Alan Philps writes: In Moscow, enormous efforts are in hand to raise spirits. During the balmy evenings, spectacular sound and light shows are projected on to such monuments as the Bolshoi Theatre and St Basil’s Cathedral on Red Square, all with a strongly patriotic soundtrack.
With people enjoying the last of the warmth before the onset of winter, it is hard to detect a sense of impending doom. But the storm clouds are gathering. With inflation at 16 per cent, the oil price low and Russia unable to borrow from western financial markets, the only real prospect is gradual impoverishment of the poor and middle classes. The super rich can move their wealth abroad and speak confidently of Russia’s “resilience”, which they say is always underestimated by the West.
So far the grim economic prospects have been cushioned by the undeniable popularity of the annexation of Crimea, territory that most Russians believe is a historic part of the Motherland and came under Ukrainian rule by accident. For the past year, the mood has been: there may be no cheese – or even worse, there may be cheese made with palm oil – “but at least Crimea is ours”. Television, a powerful tool of state propaganda, has pumped out the story of American and European connivance with Hitler-loving Ukrainian “fascists” to threaten Russia.
But Mr Putin’s Ukrainian adventure is stuck. The separatists he has supported in the east of the country are a rough and unruly bunch, and incapable of uniting the local population. As he tries to focus attention away from Ukraine, he has found a new enemy and new adventure in Syria. [Continue reading…]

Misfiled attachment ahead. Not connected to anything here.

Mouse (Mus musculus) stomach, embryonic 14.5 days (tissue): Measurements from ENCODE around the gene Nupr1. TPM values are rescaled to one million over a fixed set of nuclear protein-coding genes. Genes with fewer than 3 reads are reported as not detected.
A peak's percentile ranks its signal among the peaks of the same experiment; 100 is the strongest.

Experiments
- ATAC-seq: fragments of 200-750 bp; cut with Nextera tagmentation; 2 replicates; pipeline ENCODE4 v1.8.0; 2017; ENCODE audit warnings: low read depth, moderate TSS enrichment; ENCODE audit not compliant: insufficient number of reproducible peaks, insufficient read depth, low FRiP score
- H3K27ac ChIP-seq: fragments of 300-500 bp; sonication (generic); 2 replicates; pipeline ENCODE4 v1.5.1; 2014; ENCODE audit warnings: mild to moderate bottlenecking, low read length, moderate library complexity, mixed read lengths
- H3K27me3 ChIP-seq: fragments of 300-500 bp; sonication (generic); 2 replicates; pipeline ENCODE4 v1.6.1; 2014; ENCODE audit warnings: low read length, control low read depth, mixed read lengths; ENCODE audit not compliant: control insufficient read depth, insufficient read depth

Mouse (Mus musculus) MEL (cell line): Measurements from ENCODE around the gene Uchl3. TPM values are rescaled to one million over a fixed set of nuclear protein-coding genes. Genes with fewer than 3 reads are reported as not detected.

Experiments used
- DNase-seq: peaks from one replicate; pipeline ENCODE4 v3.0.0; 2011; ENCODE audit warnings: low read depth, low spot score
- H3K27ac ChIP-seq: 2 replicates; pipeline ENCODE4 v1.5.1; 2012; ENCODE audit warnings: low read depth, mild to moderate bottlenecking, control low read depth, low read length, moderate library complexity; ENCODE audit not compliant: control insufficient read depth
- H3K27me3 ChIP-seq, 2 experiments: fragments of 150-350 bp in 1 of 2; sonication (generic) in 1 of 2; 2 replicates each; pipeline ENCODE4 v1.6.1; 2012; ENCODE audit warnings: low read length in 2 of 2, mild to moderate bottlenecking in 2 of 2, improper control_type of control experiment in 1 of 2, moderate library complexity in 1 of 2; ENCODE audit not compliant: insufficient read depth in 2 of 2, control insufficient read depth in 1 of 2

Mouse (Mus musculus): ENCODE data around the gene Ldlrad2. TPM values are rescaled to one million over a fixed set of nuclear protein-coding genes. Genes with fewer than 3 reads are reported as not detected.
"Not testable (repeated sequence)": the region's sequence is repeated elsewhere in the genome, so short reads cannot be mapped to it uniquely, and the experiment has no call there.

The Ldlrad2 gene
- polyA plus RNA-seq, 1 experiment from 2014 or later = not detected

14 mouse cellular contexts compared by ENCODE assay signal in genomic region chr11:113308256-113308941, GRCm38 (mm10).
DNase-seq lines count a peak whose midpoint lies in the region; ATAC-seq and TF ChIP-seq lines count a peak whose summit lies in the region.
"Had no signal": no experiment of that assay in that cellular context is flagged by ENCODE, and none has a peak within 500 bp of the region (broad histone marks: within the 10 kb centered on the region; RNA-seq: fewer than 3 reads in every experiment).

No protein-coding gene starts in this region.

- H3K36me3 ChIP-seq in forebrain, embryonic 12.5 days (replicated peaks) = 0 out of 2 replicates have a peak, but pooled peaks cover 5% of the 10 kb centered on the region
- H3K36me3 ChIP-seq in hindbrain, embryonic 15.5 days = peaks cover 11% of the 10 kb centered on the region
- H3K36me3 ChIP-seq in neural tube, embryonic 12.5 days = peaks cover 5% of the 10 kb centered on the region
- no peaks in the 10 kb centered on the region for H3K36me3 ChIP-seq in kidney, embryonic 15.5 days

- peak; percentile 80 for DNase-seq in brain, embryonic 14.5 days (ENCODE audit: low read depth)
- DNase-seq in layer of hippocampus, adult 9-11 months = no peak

The Daily Beast reports: Until recently, one-third Russians said they had no interest at all in Syria. Just 18 percent welcomed the idea of providing military support to Bashar al-Assad, according to a national survey this month by Levada Center pollsters.
Public opinion did not seem a significant factor in Vladimir Putin’s decision-making Wednesday: No sooner had the Russian president returned from his meetings and speech at the United Nations in New York then he asked the Russian senate to allow him to use the country’s military for foreign combat missions.
Yet not many understood the purpose and targets. “Here is what’s going on,” Aleksei Venediktov, editor in chief of Echo of Moscow radio, told listeners while broadcasting from New York. “There are two countries where ISIS is fighting. They cross two borders in Iraq and in Syria. Putin told us straight away, at the United Nations, about Iraq—that Iraqi authorities asked for its participation in the coalition because ISIS comes and goes from Iraq and back to Iraq, so the planes would fly to the Iraqi border. That is why the foreign countries are not specified.”
While senators voted in favor of the president’s decision, Echo of Moscow listeners had their own vote online. The vast majority—81 percent—did not approve of Russian military participation in Syria’s civil war. [Continue reading…]